Sixth-form students seal the deal

Back row L-R – the QEII team of Nathan Harmer, Lucy Keiver, Phoebe Cruddace and Barton Beaumont. Front row L-R – Matthew Quinn (Cains), the KWC team of Chess Warren, Emma Courtie, Molly Gibson and Jessica Stanley and Garry Manley (Cains).

A team of sixth-formers from King William’s College has scooped the top place in a negotiation competition hosted by leading law firm Cains.

The inaugural Cains Negotiation Prize, which was specifically tailored for Year 12 students, took place in the company’s boardroom, giving students a real taste of negotiation in the corporate world.

The winning team was made up of Francesca (Chess) Warren, Emma Courtie, Molly Gibson and Jessica Stanley.

Set over three rounds, the competition pitted teams representing the local secondary schools against each other in a series of scenarios, including negotiating the latest sponsorship contract of a leading tennis star.

In the third and final round, King William’s College and Queen Elizabeth II High School were challenged with negotiating the proposed terms of a multi-million pound record deal between a major record label and an international singing sensation.

The final took place at Cains’ Fort Anne offices on February 20, with teachers from both schools and lawyers from Cains wowed by the performance of both teams.  Andrew Corlett OBE, Managing Director of Cains, said: “Our representatives were quite taken aback at the skill, enthusiasm and attitude of all the teams.  Most impressive of all was the speed at which the competitors adapted and improved over the course of the rounds, not least the final.

“Their performance was great testament to all of them as individuals and to their respective schools.  Indeed, it would be good to fast track a few of them to be part of the Isle of Man’s Brexit negotiations team!”

Niall Howell-Evans, Head of Academic Enrichment at King William’s College, observed:  “The students have really enjoyed the process, returning from each session buzzing with excitement.  Sixth Form students love to argue but it has been brilliant to see them test their skills in a formal setting.  Academic competition between the Island’s schools is a great way for them to test their mettle and to challenge themselves beyond the curriculum.  We’re very grateful to Cains for hosting such an excellent competition and hope to continue taking part in the coming years.”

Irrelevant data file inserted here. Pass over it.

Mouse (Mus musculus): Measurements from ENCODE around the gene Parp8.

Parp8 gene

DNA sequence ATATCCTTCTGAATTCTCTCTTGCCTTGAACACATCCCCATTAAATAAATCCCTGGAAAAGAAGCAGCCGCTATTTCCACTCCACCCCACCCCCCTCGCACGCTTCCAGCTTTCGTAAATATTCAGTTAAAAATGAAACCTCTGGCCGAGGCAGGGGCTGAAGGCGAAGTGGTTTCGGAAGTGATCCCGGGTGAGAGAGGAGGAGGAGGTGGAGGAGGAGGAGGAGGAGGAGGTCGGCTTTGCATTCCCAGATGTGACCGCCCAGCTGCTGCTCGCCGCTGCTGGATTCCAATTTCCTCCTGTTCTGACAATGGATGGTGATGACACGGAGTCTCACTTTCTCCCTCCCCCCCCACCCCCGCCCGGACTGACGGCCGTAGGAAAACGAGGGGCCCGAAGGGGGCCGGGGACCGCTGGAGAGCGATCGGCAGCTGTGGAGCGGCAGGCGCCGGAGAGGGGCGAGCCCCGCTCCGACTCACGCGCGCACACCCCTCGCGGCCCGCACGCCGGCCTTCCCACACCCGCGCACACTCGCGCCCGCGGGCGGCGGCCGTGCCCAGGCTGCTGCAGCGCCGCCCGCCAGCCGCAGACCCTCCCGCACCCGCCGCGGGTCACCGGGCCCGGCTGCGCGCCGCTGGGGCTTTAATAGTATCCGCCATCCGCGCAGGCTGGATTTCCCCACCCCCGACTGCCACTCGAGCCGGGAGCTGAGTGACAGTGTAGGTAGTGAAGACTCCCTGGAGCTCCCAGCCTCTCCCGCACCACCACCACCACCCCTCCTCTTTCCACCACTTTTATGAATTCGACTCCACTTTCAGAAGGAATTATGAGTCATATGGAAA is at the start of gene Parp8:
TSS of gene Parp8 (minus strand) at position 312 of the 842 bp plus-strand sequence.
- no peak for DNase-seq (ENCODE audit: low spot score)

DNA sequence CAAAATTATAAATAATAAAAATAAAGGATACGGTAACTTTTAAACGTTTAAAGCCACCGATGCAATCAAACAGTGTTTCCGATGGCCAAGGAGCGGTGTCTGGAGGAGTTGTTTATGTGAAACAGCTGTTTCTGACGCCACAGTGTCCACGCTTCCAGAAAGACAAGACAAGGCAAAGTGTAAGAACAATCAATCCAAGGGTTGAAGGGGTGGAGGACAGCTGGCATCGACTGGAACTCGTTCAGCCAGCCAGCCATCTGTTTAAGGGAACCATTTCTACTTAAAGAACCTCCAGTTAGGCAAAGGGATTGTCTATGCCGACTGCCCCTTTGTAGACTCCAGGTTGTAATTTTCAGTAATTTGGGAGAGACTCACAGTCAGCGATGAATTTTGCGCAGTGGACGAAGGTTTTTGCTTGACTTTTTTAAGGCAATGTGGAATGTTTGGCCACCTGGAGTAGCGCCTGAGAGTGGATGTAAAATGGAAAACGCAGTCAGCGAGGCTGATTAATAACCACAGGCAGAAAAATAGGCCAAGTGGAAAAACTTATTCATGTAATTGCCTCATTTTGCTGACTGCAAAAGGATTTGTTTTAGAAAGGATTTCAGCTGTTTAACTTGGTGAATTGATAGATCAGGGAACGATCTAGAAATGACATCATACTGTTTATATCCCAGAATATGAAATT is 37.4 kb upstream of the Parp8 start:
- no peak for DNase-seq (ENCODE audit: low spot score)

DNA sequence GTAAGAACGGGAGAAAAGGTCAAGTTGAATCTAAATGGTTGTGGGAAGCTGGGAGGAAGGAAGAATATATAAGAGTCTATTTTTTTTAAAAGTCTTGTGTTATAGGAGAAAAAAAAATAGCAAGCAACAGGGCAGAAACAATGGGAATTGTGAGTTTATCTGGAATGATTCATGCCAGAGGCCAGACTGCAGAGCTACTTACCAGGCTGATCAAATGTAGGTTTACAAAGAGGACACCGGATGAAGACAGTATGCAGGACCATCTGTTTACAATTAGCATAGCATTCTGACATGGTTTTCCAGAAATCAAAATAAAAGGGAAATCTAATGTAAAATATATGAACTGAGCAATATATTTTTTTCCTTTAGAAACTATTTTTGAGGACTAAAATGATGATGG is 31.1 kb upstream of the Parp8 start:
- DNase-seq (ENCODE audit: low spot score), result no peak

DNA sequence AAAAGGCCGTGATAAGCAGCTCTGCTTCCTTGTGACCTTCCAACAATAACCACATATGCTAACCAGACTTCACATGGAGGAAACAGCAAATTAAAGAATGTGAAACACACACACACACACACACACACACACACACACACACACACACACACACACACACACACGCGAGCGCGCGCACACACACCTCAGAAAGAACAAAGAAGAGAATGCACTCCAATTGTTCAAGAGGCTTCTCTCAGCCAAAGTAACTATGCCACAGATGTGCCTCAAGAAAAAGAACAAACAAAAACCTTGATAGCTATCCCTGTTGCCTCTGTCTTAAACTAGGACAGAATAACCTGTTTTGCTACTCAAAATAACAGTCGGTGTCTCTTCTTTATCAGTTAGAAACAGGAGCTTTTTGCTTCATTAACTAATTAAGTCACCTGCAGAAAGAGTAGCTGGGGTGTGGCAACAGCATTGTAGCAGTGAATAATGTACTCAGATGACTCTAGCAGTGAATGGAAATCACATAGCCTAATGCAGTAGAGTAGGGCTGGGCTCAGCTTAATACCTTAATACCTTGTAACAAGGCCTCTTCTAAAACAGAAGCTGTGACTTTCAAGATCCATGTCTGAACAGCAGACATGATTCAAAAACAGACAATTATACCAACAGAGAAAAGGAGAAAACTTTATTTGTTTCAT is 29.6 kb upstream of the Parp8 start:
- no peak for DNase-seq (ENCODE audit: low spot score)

The brainchild of Cains’ senior corporate lawyer Garry Manley, the competition was designed to help participants develop a range of skills, including public speaking, debating and team work.

Garry is no stranger to negotiation, having spent much of his career working on high-profile deals at Cleary Gottlieb Steen & Hamilton LLP, the top international law firm which inspired American legal drama “Suits”.

He explained: “The art of negotiation is one attribute of life as a lawyer that young people perhaps understand and appreciate the least, despite being one of the most fun things that we do.  This competition was specifically designed to allow Year 12 students (who are currently making big decisions about their future careers) to experience the adrenaline rush of negotiating in a high-pressure situation.”

To help them further refine their negotiating skills, each finalist was presented with a copy of “Getting More” by Wharton Professor Stuart Diamond, the #1 book to read for your career according to The Wall Street Journal.

Garry added: “We were hugely impressed with the performance of all competitors, and we have no doubt they’ll all go on to be fantastic negotiators in the real world.

“All finalists performed to an exceptionally high standard.  As is often the case in real life, the negotiation came right down to the wire, and in the end KWC secured the best deal for their client.”

Summing up the experience, Chess Warren, the captain of the winning team, added:  “It was an excellent opportunity to be able to develop our negotiating and debating skills, surrounded by people as enthusiastic as we are for the topic.  The scenarios were interesting, allowing us to question difficult issues in the negotiation, such as ambiguities surrounding recording and sport contracts.

“I found it particularly insightful as this is the type of law I wish to pursue, and so being able to perform a negotiation in Cains’ boardroom was incredibly useful. On behalf of myself and my team, I would like to thank Cains for hosting this event, and helping us to develop our negotiating skills.”

The Cains Negotiation Prize will return in the next school year, with entries opening in September.